Mistakes to avoid before method validation begins
Inadequate method validation persists as a significant problem in pharmaceutical development and manufacturing. When not performed properly, method validation can be costly for a number of reasons. It can result in delays in product approval, require re-do of API development, and/or result in regulatory problems during commercialization. Knowing the causes of common mistakes, and how to avoid them, will help ensure analytical methods are successfully validated during Phase II clinical trials and beyond.
This article will focus on why method validation is critically important and the top mistakes that should be avoided even before method validation begins. Building a solid foundation keeps API development projects on track and on time.
What regulators want
Generally speaking, the FDA and EMA require methods validation data that support and document the identity, strength, quality, purity, and potency of drug substances and drug products. As well, the methods submitted must be reproducible time and again.
The FDA provides clear guidance on method validation requirements: https://www.fda.gov/downloads/drugs/guidances/ucm386366.pdf
The FDA’s guidance complements the International Conference on Harmonisation (ICH) guidance 29: Q2(R1) Validation of Analytical Procedures: Text and Methodology (Q2(R1)) for developing, and 30: validating analytical methods, http://www.ich.org/products/guidelines.html
Top mistakes found in audits
Although these guidelines are comprehensive, following them can be challenging, especially when drug developers attempt to use a cookie cutter approach that is often found to be inadequate upon review. In fact, the majority of negative audit findings fall into three main categories:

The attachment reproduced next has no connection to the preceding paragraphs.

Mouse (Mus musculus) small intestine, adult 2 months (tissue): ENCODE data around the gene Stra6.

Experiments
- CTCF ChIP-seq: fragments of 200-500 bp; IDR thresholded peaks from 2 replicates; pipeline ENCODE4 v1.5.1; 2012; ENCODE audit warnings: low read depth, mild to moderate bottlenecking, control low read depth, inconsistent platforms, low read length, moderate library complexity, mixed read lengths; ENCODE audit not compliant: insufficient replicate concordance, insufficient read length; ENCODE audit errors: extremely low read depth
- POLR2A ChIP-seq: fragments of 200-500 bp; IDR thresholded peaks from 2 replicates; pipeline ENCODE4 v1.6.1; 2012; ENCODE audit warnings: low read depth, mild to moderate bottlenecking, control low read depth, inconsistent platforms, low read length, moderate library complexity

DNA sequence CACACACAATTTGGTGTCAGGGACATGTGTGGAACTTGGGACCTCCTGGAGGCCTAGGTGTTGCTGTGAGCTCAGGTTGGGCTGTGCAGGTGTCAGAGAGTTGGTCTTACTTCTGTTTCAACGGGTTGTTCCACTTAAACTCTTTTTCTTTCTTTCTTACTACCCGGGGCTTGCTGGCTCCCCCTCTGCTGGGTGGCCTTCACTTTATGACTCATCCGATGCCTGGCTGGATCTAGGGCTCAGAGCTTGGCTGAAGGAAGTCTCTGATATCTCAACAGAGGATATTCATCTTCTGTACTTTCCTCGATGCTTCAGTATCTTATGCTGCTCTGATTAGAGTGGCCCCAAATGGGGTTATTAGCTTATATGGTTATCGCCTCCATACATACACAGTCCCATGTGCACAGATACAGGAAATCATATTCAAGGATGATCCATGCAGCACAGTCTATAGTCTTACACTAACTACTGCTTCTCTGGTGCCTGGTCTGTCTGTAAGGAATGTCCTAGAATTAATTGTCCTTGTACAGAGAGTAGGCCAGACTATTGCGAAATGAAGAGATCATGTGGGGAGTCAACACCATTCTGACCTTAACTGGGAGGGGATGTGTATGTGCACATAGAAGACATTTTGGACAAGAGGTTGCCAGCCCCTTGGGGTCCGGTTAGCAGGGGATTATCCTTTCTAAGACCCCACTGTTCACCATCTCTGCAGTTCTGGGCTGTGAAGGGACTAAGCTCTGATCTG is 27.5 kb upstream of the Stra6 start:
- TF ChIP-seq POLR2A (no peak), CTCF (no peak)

- The use of a non-validated methodfor critical decision making.
- Inadequate method validationthat does not provide the necessary information.
- Method validationthat lacks appropriate controls to maintain the integrity of the validation.
Consequences of inadequate method validation
In addition to potential delays in starting clinical trials or shipping the product, incomplete method validation has four main consequences.
- The product may not meet specifications due to inaccurate results.
- Product stability studies may not meet specifications.
- Efficacy impact: a failing batch may become a passing batch, which could impact product efficacy and stability studies.
- Most important, safety may be compromised if the level of impurity in the API was inadequately determined.
The root of method validation problems
Method validation problems can begin even before validation studies begin, and the root cause is a lack of thorough understanding of the physiochemical properties of the molecule, each of which must be determined at the start of the project. These include ascertaining the molecule’s
- Melting point
- Boiling point
- Moisture sensitivity
- Light sensitivity
- Heat sensitivity
- Other physical or chemical properties unique to the molecule of interest.
Mistake 1: Improper design of validation study
Only when the physiochemical nature of the compound is firmly established can the appropriate validation studies be designed. For example, if it is known that a material is light sensitive or moisture sensitive, then it is clearly understood that during validation studies it should not be exposed to light, heat or air. That type of information must be captured for an appropriate method validation plan.